Monday, February 8, 2010

The Fisher King: The Nature of the Problem

Knight in Armor
When The Fisher King is mentioned, most people think you're referring to the 1991 film starring Robin Williams and Jeff Bridges. Williams portrays a delusional derelict, tormented by the memory of his wife's death and Bridges is a former disc jockey struggling with guilt over a terrible mistake. Together, they work toward healing. The fairy tale, however, taks us in a different direction, albeit to the same goal. It is a powerful tale of masculine growth, wounding, and the attainment of maturity.

Once upon a time, there was a young prince riding about, doing deeds of knight errantry. One day he stumbled across a camp in the woods where a fire was burning with salmon on a spit. Seeing no one around, he was hungry, the salmon smelled wonderful, so he reached for a piece. It was so hot, it burnt his fingers and he dropped it. Putting his fingers in his mouth, as anyone might do, he got a taste of the salmon. This wounded him so badly that he was in agony the rest of his life, up to his final three days. Eventually, he became king of the realm, but his suffering was so great that he could not govern and the kingdom languished. The only time his pain became bearable was when he went fishing, so that's how he spent his days, fishing in a boat in the castle moat. Hence, the name, Fisher King.

In some way, the young prince was stricken at the point of his masculinity. Other versions of the story have him wounded by an arrow in the testicle or injured in the thigh when the campers return. In any case, his ability to be generative was affected and the wound left him feeling cold throughout the remainder of his life. The German version describes him as too ill to live and yet, unable to die. The King's wound represents impairment in his feeling function. 

Feeling is what gives life meaning, joy, and creates a sense of purpose and fulfillment. When feeling is wounded, it is as though the flavor has gone out of life and no amount of achievement, material success, or extravagance will restore it. Furthermore, a man's "kingdom," i.e. his family, job performance, and overall well-being suffer along with him. His wife may describe him as emotionally unavailable, his children complain dad is never home. Although this kind of wounding affects men at any age, it shows up most often from the mid-30s onwards.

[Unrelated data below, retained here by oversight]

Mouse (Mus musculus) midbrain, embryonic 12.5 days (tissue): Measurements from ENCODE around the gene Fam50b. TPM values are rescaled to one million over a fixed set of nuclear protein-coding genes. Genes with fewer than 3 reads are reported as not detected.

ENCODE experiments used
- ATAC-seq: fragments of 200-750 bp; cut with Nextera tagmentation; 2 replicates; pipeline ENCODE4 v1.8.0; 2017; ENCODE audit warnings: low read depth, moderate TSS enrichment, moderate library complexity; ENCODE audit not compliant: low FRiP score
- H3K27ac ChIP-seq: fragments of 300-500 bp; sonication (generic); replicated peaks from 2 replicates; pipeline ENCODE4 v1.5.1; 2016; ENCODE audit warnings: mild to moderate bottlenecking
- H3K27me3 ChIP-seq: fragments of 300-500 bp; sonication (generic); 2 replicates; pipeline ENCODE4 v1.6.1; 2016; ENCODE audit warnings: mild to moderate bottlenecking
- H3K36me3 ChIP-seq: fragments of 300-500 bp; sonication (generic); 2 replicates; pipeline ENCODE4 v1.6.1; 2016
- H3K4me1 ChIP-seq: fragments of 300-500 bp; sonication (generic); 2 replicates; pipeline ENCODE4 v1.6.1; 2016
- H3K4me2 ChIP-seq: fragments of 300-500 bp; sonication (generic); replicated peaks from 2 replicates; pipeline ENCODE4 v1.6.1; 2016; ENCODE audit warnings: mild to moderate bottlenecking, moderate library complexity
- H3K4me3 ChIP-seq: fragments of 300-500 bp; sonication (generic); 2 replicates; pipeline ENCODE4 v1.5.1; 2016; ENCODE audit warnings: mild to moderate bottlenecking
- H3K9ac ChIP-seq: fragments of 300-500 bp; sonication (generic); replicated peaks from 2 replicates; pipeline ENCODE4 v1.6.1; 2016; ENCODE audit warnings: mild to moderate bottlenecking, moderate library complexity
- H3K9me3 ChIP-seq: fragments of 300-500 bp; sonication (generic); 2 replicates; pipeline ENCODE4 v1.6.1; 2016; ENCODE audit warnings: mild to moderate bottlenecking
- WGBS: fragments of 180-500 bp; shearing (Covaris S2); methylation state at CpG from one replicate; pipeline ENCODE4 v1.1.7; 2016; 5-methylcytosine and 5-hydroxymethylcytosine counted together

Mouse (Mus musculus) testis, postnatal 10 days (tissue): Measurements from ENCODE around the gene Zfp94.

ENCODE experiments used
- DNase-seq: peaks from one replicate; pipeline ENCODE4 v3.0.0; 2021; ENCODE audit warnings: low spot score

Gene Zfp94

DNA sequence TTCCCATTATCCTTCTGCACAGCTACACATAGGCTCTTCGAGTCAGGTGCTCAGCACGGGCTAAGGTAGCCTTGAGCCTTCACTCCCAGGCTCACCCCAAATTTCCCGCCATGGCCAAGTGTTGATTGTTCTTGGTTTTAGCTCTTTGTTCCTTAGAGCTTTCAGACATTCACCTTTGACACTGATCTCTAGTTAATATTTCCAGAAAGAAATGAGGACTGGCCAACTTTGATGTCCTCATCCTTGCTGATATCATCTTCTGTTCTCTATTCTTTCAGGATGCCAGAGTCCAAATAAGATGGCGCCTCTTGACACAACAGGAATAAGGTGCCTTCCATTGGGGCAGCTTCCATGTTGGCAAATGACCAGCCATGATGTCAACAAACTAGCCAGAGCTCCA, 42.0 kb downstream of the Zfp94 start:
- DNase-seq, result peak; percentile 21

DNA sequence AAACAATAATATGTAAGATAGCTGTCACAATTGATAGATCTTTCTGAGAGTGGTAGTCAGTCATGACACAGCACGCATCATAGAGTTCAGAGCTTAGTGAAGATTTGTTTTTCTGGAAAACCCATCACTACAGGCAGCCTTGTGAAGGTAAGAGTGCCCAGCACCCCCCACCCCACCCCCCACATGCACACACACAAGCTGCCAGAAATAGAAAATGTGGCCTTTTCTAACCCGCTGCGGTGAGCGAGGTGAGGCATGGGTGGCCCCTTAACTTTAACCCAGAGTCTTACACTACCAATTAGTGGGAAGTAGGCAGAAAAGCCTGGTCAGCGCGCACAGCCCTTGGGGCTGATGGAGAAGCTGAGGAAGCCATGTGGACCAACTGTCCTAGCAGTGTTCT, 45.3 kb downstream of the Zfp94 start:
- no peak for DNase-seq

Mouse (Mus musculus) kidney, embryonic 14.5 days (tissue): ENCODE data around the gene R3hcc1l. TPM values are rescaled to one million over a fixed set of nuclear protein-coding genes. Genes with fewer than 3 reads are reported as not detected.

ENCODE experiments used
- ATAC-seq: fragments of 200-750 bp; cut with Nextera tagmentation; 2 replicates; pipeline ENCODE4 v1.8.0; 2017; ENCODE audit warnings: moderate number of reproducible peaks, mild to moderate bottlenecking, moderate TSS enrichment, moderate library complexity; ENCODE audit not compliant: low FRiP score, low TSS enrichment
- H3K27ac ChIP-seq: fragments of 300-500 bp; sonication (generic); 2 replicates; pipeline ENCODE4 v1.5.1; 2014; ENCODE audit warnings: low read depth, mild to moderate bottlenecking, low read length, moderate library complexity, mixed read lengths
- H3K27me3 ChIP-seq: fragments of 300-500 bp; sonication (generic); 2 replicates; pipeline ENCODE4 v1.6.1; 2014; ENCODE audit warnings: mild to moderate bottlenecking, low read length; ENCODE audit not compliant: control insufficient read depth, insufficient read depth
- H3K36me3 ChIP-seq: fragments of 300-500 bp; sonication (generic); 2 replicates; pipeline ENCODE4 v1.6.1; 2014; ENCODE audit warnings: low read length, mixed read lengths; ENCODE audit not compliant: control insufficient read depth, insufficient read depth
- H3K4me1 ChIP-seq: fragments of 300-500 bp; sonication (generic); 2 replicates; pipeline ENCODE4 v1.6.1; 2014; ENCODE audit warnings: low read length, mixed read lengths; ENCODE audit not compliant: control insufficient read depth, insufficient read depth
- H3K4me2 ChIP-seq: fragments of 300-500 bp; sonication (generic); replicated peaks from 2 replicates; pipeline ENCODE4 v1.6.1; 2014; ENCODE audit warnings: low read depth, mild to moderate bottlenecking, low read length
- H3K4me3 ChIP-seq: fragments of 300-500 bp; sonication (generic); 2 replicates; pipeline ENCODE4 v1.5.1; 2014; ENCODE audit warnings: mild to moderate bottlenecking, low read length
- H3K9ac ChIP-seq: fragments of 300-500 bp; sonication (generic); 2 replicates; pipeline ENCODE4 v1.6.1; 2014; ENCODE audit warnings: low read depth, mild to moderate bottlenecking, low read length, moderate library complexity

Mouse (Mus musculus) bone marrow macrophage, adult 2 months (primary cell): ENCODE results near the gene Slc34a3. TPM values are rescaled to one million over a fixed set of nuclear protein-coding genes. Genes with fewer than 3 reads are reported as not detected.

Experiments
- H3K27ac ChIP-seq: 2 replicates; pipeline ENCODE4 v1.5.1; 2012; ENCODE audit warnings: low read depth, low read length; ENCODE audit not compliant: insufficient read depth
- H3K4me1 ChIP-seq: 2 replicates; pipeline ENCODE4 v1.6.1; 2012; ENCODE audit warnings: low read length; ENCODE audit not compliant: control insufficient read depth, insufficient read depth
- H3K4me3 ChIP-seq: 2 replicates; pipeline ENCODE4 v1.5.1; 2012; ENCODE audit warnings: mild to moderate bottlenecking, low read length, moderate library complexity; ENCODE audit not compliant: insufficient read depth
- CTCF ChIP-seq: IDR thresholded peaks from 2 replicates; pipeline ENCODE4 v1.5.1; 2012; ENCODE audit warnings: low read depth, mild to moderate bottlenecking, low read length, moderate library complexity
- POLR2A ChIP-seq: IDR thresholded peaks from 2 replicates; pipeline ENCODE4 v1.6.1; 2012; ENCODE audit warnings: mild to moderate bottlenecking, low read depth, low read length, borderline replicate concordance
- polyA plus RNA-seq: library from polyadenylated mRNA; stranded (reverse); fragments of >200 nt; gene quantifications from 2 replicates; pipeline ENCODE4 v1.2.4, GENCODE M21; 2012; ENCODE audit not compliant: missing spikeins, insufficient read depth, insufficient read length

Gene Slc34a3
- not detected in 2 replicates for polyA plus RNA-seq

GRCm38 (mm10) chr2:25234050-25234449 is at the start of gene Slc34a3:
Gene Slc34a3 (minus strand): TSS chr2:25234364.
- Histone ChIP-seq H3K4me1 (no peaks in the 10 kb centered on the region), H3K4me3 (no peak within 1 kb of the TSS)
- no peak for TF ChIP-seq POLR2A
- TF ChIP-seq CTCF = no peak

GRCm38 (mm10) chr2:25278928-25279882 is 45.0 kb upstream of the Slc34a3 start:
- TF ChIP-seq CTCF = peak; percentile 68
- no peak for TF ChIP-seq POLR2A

Recent reports suggest men are more satisfied in mid-life than ever before. This makes sense from the perspective that we're generally established in a career, the kids are either in or soon will be in college, and we have new possibilities ahead of us. However, men I know and have known -- doctors, attorneys, corporate officers, teachers, ministers, and blue collar workers -- all admit, when the news media has gone home and we're being completely honest, to an inner sense of emptiness despite all they possess. There just doesn't seem to be enough doing to fill up what's missing. They know they have opportunities or feel they should, and they're mystified over the fact that attaining the American Dream has left them wondering, "Is this all there is?"

We'll get to the cure tomorrow; for now, we have to address symptoms. Just as for the young king, fishing is our treatment of choice, speaking metaphorically. Whatever puts a man in touch with his inner self will do. It may be writing, music, running, or walking the dog. It doesn't matter what form it takes as long as it permits a man to get a feeling for what's going on under the surface of all his activity.

For some men, awareness of the interior self is more accessible by noticing how their bodies feel. It may be a tightness in the gut, persistent muscle aches, disrupted sleep, loss of sex drive, or an ongoing sense that something isn't right. What the mind can't express, the body will. However we approach it, healing the feeling function begins with the knowledge that something is wrong and gain that insight by paying attention to ourselves. Men can be resistant: at times it takes a crisis to get us off the dime, but once we're listening, there's hope.

(Creative Commons image by Jeff Kubina via Flickr)

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